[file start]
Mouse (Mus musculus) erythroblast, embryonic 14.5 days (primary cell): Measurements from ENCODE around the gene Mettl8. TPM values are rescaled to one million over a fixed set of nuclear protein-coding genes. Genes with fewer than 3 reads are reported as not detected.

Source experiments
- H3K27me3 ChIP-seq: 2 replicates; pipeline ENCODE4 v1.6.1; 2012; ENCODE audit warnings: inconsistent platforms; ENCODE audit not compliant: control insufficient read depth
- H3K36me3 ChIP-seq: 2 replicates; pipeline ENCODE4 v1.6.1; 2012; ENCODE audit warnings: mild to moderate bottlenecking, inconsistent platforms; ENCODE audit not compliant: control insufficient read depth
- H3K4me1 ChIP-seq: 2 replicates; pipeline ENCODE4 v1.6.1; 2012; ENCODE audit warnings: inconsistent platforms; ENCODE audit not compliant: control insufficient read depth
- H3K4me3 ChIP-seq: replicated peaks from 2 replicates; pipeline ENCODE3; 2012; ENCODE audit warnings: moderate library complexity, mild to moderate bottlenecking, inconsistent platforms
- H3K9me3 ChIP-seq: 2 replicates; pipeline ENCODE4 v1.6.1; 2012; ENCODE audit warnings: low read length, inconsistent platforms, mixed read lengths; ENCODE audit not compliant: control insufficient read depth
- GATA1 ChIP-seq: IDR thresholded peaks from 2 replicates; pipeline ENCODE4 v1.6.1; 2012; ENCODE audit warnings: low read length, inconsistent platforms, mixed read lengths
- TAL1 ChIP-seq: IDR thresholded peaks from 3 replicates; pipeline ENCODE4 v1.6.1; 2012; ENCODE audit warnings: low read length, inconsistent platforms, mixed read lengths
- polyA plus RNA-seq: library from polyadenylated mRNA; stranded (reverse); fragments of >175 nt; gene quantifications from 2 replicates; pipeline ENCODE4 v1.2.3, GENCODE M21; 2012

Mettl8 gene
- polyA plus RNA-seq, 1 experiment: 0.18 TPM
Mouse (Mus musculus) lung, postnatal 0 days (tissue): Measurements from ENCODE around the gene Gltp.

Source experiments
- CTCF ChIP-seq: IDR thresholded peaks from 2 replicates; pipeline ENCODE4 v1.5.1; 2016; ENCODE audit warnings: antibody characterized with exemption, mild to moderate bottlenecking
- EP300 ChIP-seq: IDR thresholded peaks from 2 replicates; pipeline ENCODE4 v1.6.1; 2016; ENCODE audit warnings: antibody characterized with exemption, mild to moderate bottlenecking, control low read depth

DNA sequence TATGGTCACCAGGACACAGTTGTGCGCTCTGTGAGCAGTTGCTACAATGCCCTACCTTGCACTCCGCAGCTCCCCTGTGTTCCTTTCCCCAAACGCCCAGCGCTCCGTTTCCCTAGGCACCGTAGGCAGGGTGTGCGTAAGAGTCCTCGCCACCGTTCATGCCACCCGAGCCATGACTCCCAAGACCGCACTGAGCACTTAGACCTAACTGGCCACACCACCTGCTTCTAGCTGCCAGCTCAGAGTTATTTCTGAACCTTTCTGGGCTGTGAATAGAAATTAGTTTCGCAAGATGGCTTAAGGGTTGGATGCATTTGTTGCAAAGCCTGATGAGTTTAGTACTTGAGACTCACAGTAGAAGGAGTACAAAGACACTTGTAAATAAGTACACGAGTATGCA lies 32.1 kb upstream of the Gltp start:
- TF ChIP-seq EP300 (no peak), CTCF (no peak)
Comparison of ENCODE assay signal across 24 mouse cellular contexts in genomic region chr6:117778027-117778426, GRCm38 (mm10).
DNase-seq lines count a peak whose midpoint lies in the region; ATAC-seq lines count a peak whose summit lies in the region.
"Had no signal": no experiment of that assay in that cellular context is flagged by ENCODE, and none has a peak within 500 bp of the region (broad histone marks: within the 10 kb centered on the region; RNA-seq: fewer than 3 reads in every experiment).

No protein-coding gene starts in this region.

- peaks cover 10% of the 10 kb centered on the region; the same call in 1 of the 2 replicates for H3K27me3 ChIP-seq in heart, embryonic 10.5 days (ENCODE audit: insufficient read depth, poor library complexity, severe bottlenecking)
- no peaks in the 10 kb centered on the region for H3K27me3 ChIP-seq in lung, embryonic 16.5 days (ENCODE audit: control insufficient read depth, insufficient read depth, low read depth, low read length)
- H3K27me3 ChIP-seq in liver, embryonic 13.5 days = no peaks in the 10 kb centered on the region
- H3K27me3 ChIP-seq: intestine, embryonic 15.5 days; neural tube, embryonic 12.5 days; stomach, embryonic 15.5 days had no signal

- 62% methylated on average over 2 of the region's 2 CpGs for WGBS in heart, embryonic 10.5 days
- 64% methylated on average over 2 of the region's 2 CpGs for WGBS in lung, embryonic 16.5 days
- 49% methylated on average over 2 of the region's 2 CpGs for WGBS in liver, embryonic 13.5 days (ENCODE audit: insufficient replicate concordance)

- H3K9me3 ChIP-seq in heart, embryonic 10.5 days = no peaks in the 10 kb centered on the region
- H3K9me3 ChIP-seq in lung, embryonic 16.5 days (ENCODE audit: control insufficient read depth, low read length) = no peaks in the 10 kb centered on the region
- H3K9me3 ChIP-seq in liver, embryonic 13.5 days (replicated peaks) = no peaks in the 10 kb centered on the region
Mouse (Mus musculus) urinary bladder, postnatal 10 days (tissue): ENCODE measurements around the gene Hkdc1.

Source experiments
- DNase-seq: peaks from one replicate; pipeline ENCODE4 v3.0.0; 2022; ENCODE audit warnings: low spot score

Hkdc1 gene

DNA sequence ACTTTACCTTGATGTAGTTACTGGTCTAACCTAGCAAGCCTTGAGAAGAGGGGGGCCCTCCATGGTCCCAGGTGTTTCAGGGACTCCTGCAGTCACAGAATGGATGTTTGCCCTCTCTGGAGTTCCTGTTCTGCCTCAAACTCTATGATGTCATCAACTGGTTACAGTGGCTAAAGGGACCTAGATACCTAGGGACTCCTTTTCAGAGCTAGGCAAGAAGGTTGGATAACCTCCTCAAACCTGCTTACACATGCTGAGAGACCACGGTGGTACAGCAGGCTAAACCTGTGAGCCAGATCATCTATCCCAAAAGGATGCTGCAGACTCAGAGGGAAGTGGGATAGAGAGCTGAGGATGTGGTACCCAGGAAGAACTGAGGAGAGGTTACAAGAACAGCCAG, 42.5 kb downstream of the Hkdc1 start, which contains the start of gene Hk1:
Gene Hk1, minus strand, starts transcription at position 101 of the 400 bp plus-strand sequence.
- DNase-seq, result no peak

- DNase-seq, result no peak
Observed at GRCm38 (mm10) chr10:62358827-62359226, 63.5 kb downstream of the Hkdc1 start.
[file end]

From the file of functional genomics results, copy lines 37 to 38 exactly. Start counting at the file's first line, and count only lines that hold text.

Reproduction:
DNA sequence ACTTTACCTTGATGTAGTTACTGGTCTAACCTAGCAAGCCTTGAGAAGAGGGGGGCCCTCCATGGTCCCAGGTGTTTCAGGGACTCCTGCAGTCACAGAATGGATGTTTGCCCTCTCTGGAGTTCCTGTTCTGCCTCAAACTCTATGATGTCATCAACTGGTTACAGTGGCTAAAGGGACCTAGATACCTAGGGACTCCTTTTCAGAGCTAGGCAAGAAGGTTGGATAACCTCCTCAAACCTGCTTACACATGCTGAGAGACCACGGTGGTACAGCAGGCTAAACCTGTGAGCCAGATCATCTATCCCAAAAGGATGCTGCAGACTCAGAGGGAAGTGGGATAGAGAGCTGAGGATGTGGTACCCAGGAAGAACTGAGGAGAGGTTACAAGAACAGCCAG, 42.5 kb downstream of the Hkdc1 start, which contains the start of gene Hk1:
Gene Hk1, minus strand, starts transcription at position 101 of the 400 bp plus-strand sequence.